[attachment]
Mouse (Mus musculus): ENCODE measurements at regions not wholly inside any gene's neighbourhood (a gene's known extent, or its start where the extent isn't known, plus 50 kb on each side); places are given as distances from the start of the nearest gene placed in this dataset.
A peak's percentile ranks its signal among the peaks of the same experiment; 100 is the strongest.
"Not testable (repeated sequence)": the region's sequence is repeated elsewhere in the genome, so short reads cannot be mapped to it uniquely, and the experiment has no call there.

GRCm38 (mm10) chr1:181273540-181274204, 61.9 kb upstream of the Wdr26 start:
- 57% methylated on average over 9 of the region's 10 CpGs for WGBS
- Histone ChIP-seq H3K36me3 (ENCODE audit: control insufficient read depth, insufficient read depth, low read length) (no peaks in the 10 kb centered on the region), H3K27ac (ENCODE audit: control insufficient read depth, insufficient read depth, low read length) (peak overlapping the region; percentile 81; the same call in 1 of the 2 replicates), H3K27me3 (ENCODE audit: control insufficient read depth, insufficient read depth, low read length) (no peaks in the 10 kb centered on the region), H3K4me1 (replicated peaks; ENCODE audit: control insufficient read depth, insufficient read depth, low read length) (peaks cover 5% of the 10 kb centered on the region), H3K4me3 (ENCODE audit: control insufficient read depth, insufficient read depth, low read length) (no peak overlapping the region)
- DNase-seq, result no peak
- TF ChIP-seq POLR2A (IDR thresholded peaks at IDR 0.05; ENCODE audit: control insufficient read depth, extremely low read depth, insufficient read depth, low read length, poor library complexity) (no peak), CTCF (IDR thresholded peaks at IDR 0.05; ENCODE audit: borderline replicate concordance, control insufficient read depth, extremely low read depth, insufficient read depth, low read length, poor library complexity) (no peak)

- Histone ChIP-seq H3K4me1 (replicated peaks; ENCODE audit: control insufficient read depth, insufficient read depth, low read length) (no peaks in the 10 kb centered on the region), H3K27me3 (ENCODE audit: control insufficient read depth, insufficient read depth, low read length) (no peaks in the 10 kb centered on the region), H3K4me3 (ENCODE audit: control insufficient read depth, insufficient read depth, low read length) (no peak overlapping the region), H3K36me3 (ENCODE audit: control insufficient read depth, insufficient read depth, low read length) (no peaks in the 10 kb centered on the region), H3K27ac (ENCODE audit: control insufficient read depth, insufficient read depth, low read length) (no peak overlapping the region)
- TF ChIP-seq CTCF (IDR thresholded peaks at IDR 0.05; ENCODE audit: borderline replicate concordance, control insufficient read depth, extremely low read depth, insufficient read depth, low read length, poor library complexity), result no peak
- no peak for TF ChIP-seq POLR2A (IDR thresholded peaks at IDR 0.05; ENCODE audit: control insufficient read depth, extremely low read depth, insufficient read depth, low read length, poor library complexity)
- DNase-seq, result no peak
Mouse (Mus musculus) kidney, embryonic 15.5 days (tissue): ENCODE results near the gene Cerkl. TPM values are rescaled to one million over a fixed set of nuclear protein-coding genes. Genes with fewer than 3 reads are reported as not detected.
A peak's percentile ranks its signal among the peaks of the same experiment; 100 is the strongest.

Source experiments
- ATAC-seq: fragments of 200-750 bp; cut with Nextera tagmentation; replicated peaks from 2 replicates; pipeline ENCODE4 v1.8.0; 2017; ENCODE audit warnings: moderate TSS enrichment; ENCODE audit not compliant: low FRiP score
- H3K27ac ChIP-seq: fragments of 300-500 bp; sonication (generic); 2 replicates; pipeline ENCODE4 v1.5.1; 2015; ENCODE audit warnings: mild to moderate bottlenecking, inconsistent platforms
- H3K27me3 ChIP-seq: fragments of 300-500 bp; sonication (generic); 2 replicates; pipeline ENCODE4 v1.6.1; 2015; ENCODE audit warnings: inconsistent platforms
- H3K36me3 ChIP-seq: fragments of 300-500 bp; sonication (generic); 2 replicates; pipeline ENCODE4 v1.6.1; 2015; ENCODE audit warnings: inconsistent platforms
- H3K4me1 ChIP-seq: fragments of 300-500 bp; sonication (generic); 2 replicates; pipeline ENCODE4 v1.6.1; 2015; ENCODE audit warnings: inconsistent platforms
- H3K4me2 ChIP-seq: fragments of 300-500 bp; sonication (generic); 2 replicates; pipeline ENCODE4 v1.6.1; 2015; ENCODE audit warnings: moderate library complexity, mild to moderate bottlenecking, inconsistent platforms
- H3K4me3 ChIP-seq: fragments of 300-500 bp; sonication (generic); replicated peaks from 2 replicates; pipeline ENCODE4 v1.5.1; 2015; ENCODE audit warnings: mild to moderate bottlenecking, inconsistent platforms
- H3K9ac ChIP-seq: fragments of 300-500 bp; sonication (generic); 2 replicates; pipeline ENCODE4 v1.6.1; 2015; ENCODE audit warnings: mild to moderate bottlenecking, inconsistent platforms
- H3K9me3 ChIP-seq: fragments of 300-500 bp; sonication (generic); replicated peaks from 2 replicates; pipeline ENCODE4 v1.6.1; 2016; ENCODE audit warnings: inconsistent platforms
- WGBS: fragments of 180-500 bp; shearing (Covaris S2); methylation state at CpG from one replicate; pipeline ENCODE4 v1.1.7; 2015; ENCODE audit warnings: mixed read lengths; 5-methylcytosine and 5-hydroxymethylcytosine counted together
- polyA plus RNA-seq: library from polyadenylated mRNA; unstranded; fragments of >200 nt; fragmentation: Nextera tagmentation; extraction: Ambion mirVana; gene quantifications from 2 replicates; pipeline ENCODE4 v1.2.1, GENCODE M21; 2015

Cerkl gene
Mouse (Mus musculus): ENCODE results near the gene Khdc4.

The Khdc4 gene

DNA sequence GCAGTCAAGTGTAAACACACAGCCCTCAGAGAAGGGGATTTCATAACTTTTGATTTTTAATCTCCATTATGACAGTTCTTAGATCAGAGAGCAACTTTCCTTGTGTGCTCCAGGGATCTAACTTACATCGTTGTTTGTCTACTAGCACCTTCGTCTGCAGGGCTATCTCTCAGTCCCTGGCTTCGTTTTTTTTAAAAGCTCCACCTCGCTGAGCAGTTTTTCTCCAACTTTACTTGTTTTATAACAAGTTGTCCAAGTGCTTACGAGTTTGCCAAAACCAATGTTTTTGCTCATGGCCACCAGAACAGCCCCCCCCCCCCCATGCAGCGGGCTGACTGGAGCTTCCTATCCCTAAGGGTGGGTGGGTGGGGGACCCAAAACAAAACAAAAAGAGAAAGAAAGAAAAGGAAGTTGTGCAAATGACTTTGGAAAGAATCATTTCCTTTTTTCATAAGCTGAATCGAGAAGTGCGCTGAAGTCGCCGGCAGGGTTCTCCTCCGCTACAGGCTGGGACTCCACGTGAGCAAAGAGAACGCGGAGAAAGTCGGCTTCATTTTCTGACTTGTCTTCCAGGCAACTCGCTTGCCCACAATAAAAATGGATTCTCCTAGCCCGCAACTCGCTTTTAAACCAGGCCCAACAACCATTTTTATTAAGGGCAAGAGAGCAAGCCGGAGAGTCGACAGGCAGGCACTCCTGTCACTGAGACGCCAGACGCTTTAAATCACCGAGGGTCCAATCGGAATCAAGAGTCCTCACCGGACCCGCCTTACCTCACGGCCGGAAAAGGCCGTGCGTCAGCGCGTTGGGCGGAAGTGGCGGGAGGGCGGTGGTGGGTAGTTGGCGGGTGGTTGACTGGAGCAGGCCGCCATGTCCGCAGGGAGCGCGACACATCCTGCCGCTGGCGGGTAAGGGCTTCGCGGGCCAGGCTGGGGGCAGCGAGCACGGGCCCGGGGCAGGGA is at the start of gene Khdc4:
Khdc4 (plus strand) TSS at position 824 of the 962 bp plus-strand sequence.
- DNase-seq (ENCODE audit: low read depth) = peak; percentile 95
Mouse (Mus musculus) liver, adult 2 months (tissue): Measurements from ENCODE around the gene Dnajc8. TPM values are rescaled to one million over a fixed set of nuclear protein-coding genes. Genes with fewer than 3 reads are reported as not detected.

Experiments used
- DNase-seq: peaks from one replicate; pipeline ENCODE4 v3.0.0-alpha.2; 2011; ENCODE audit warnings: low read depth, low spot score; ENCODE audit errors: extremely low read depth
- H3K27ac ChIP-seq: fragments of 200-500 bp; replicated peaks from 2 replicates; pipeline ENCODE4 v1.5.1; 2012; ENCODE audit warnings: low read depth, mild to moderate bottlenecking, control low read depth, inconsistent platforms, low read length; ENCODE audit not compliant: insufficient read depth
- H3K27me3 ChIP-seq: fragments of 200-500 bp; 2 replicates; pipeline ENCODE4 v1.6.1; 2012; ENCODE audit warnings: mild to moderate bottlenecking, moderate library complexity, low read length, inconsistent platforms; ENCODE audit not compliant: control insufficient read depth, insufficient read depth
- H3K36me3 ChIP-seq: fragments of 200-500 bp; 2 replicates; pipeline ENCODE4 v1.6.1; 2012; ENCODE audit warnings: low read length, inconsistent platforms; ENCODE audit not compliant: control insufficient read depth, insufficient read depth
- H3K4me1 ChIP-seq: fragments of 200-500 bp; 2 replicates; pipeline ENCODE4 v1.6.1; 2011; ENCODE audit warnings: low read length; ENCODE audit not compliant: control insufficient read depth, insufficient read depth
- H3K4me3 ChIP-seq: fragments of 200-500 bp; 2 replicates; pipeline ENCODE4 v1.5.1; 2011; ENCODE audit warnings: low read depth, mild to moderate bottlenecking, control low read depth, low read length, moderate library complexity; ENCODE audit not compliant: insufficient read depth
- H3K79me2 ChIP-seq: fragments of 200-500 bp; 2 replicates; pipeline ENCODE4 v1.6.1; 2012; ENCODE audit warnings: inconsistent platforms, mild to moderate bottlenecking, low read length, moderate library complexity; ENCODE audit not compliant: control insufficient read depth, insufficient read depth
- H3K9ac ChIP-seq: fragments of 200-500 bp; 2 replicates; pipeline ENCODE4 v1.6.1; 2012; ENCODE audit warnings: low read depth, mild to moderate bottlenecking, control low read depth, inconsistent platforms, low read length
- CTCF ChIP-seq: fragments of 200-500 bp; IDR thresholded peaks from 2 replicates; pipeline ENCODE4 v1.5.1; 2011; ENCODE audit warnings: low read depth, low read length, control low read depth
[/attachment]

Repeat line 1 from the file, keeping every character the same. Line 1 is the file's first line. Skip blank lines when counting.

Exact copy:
Mouse (Mus musculus): ENCODE measurements at regions not wholly inside any gene's neighbourhood (a gene's known extent, or its start where the extent isn't known, plus 50 kb on each side); places are given as distances from the start of the nearest gene placed in this dataset.